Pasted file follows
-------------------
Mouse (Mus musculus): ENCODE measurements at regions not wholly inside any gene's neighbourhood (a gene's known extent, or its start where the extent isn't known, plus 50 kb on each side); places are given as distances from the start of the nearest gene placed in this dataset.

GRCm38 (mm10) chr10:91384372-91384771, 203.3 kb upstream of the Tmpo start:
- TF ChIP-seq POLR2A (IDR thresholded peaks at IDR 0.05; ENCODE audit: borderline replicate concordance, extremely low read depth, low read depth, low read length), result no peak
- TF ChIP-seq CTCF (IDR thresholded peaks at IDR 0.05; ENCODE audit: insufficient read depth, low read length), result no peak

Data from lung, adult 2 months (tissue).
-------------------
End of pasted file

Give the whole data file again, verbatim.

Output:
Mouse (Mus musculus): ENCODE measurements at regions not wholly inside any gene's neighbourhood (a gene's known extent, or its start where the extent isn't known, plus 50 kb on each side); places are given as distances from the start of the nearest gene placed in this dataset.

GRCm38 (mm10) chr10:91384372-91384771, 203.3 kb upstream of the Tmpo start:
- TF ChIP-seq POLR2A (IDR thresholded peaks at IDR 0.05; ENCODE audit: borderline replicate concordance, extremely low read depth, low read depth, low read length), result no peak
- TF ChIP-seq CTCF (IDR thresholded peaks at IDR 0.05; ENCODE audit: insufficient read depth, low read length), result no peak

Data from lung, adult 2 months (tissue).